Get the Facts about High Blood Pressure
High blood pressure, also known as hypertension, is more common than you may think. According to the American Heart Association, one in three U.S. adults has high blood pressure.
Symptoms of high blood pressure
High blood pressure is often called the silent killer. This is because it typically has no symptoms. This condition can go undetected if a person does not have his or her blood pressure checked on a yearly basis. That is why it is important to schedule a routine checkup with your provider to make sure your blood pressure is at a normal rate.
Who gets high blood pressure?
Anyone can be affected by hypertension, but certain groups are more prone to the condition.
- People age 60 or older
- African Americans
- People with another chronic condition, such as diabetes or heart failure
- Those with a family history of high blood pressure
Other main causes for high blood pressure:
Making sense of blood pressure numbers
- Lack of exercise
- Being overweight
- High salt (sodium) intake
- High alcohol consumption
Blood pressure is when the force of blood is pushed against the walls of your arteries. It is measured with two numbers. The first, or top number, is your pressure when your heart beats, called the systolic pressure. The second, or bottom number, measures the force of blood in your arteries while your heart is relaxed (filling with blood between beats). This is called the diastolic pressure.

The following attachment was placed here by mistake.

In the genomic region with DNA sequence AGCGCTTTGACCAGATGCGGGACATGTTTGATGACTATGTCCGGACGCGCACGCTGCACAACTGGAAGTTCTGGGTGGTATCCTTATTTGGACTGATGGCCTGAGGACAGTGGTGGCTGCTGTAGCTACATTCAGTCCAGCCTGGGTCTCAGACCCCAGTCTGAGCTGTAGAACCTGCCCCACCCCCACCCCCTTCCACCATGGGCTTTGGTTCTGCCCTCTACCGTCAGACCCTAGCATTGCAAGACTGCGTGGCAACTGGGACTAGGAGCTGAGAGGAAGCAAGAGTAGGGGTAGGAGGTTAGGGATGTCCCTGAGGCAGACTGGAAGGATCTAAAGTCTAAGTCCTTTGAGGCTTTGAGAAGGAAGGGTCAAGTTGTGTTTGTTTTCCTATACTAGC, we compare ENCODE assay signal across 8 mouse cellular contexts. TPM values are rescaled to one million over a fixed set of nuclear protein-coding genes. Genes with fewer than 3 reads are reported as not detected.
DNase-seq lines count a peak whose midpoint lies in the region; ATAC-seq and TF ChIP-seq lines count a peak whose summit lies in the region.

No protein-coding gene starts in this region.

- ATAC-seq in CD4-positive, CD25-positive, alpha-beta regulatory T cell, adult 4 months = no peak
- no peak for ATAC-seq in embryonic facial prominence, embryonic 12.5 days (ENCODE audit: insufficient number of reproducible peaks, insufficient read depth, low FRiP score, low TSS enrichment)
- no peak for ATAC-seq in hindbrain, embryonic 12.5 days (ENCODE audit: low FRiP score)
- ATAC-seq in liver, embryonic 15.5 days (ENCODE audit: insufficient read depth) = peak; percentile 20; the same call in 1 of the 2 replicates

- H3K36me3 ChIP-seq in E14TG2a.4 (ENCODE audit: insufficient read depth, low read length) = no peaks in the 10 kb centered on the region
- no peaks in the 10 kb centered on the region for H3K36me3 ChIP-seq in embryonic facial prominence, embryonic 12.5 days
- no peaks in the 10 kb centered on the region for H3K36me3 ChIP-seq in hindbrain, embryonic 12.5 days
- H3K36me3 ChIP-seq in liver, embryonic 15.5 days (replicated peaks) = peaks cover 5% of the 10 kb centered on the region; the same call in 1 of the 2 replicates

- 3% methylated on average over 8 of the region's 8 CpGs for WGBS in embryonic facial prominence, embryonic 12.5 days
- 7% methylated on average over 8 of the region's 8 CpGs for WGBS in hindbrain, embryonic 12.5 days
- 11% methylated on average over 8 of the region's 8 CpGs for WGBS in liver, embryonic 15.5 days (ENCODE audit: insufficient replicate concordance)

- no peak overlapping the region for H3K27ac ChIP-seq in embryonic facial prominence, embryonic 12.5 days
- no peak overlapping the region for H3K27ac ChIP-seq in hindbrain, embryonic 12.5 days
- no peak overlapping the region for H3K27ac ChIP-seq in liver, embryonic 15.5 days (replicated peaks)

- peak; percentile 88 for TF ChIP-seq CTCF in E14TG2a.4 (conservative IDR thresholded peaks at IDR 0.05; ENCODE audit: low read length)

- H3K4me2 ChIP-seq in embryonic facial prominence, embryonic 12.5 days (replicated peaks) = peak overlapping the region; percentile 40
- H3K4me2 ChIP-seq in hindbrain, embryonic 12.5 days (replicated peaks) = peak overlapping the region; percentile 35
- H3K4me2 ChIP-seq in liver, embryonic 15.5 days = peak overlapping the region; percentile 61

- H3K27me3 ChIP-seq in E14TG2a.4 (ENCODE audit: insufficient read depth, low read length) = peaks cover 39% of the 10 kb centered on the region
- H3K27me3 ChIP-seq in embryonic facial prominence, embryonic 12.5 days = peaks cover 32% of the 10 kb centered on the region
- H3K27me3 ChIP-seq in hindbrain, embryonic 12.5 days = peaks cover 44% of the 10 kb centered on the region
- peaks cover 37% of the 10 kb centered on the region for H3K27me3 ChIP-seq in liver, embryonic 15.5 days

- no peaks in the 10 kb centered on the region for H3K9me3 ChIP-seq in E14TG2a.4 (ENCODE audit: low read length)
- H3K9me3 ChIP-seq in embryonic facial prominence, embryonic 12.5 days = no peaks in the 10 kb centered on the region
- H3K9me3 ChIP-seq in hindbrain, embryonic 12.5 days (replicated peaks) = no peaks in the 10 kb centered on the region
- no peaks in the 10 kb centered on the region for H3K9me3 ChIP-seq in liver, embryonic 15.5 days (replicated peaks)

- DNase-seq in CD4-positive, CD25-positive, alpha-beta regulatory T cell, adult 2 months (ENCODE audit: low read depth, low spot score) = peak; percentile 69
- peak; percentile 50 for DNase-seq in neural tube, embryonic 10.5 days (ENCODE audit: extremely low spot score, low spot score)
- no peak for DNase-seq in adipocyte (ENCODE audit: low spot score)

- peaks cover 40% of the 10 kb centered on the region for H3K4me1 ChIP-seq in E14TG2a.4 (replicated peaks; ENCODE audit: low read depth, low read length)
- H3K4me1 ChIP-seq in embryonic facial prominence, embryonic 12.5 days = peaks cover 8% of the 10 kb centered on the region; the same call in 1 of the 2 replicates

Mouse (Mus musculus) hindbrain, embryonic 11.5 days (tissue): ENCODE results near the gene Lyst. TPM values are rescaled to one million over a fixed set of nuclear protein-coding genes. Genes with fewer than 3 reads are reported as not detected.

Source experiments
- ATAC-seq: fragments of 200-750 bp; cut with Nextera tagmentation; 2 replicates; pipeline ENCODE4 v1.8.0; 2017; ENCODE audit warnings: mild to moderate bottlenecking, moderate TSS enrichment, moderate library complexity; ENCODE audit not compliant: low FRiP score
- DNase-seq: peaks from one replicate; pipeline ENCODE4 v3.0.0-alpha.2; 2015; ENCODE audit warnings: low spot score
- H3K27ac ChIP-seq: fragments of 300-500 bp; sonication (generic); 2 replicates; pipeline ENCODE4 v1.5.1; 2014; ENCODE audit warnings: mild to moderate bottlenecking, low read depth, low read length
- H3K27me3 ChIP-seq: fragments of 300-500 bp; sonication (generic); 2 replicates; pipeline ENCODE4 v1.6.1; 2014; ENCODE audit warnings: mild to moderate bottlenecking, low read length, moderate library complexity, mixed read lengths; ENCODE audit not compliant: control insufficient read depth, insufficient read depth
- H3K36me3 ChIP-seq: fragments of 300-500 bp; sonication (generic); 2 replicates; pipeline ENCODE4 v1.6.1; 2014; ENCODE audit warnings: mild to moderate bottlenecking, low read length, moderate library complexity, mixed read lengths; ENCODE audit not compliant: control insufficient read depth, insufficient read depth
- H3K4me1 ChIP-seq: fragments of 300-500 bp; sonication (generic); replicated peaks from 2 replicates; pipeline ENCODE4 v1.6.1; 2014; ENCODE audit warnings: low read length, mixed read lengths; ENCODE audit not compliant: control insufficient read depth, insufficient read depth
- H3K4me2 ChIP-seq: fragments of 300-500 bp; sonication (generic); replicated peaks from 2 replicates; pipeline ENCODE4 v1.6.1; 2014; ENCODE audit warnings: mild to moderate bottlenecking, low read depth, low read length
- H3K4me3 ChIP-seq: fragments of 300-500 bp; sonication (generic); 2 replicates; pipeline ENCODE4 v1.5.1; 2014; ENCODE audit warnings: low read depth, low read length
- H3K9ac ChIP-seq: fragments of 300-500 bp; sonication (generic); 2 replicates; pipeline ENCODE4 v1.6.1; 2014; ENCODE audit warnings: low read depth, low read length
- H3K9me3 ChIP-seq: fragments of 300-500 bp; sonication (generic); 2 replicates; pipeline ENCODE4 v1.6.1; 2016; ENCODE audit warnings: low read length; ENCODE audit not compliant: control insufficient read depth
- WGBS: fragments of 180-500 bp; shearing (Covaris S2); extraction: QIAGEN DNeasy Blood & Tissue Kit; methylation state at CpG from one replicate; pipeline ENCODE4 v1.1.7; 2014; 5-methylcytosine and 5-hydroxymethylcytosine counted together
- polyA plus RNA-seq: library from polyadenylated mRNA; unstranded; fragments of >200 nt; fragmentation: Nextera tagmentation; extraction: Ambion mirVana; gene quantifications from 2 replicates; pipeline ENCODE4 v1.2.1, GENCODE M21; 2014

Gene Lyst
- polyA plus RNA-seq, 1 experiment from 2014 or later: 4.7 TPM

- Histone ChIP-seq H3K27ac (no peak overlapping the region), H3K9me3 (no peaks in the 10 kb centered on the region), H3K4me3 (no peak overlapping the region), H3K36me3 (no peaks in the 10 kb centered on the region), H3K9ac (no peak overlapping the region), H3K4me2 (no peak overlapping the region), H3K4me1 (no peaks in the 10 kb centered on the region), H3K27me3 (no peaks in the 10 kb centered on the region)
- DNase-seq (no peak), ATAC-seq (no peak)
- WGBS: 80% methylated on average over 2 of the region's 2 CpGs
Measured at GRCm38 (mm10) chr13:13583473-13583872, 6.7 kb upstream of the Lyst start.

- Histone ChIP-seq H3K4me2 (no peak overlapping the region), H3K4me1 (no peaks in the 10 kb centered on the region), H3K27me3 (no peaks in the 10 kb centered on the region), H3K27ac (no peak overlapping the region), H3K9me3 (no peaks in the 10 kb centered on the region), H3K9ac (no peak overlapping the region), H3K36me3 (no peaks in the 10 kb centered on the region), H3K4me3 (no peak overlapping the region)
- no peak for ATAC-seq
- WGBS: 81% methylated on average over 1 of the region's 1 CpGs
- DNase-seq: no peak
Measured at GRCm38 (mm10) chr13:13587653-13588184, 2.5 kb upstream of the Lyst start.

The chart below reflects blood pressure categories as defined by the American Heart Association*.
*Obtained from American Heart Association
Your provider may tell you that you have high blood pressure if you have two measurements of blood pressure readings, during medical office visits at least one week apart, that are higher than 140/90. He or she may also advise you to have your blood pressure more frequently checked.
Keys to preventing and managing high blood pressure
If you have high blood pressure, or you are at risk and want to take control now, here are some ways to combat it.
- Reduce your sodium intake.
- The American Heart Association, recommends consuming less than 1,500 mg daily. A teaspoon of salt contains 2,300 mg of sodium.
- The main sources of sodium in our diet are: fast foods and restaurants, packaged and canned foods, frozen meals, and the salt shaker.
- Low to no sodium foods can usually be found on the perimeter of the grocery store.
- Fresh and frozen fruits and vegetables
- Fresh meats, poultry, and fish
- Dry beans and lentils
- Eggs, milk, and yogurt
- Read the food label. In general, foods with more than 300 mg per serving are considered high in sodium.
- Eat more fruits and vegetables.
- Fruits and vegetables are packed with nutrients that can help lower your blood pressure.
- Make half your plate vegetables for lunch and dinner.
- Eat foods high in calcium.
- Of course milk and yogurt are high in calcium but did you know that, dark green vegetables, almonds and soy are also high in calcium.
- Limit alcohol.
- Be physically active.
- Avoid tobacco use.
- Manage your stress.
- Take blood pressure medication as prescribed.
For more information on how to manage your blood pressure, speak with a HealthCare Partners provider
This site does not provide medical advice. This website is for informational purposes only.